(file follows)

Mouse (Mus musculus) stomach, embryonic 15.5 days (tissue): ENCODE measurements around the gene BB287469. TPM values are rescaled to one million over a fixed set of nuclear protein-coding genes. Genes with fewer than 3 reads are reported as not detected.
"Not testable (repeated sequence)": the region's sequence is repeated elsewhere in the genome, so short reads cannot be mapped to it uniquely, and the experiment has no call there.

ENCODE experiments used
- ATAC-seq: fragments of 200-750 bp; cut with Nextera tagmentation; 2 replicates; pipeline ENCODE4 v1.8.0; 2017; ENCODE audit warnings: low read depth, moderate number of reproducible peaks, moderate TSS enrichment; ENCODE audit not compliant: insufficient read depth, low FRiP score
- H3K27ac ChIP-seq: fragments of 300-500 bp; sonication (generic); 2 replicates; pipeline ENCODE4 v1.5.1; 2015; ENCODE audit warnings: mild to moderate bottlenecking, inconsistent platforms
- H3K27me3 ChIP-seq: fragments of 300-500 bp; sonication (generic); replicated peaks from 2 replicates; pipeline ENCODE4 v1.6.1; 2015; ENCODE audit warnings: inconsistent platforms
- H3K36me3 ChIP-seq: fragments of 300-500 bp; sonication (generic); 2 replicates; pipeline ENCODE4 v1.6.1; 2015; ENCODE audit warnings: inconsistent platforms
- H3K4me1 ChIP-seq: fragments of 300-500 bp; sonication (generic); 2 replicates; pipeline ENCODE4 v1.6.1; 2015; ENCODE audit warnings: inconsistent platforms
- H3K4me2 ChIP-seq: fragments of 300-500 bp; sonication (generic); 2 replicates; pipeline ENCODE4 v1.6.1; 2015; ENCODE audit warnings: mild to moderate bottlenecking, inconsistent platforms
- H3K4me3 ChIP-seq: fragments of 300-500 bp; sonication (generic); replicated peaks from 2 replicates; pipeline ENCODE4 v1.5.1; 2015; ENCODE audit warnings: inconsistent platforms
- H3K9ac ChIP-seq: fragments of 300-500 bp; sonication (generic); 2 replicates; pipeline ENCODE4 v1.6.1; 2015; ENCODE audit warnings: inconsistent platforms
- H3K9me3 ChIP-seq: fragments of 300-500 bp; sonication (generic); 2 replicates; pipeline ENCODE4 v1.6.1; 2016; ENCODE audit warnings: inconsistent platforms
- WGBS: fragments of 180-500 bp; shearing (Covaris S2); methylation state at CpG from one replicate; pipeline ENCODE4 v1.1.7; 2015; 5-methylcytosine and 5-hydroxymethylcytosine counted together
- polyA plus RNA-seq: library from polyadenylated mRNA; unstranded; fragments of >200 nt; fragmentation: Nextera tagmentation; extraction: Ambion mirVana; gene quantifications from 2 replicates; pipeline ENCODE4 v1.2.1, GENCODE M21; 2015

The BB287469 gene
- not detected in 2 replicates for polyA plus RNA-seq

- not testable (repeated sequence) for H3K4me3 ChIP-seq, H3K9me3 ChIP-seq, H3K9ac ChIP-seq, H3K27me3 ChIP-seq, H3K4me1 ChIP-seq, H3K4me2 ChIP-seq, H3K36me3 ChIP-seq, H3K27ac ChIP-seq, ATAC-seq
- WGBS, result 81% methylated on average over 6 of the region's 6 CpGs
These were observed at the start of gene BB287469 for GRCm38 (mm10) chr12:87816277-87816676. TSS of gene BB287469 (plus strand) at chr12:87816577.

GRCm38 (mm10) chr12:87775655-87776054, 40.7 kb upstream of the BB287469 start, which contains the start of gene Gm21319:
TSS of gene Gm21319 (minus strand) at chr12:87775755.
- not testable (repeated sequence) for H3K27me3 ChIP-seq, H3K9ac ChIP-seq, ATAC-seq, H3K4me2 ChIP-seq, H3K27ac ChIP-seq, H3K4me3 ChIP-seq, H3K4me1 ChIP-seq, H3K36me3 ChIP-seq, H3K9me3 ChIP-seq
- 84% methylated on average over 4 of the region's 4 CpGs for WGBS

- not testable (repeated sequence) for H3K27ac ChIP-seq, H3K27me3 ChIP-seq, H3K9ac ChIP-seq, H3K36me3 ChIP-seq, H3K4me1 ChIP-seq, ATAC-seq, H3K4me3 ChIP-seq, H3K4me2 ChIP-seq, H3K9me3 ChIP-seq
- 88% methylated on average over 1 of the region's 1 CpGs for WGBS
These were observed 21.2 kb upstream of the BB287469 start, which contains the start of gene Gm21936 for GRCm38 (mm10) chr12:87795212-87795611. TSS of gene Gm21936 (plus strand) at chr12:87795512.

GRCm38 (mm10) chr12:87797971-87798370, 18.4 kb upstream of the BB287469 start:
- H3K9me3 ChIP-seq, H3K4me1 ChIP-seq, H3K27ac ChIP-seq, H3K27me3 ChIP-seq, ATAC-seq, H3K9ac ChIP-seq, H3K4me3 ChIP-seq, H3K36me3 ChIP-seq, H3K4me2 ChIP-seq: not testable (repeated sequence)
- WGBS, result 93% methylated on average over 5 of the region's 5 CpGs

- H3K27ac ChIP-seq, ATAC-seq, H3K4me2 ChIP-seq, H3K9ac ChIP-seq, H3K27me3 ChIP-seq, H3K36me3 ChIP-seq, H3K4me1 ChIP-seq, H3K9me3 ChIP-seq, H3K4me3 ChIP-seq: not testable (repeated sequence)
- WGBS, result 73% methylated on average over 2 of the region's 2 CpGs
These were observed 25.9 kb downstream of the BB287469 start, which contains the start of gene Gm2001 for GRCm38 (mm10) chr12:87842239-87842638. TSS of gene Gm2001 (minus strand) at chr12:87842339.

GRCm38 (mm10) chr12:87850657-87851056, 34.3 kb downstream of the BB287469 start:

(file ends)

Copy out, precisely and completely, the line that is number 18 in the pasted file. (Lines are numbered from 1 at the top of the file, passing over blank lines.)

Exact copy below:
- WGBS, result 81% methylated on average over 6 of the region's 6 CpGs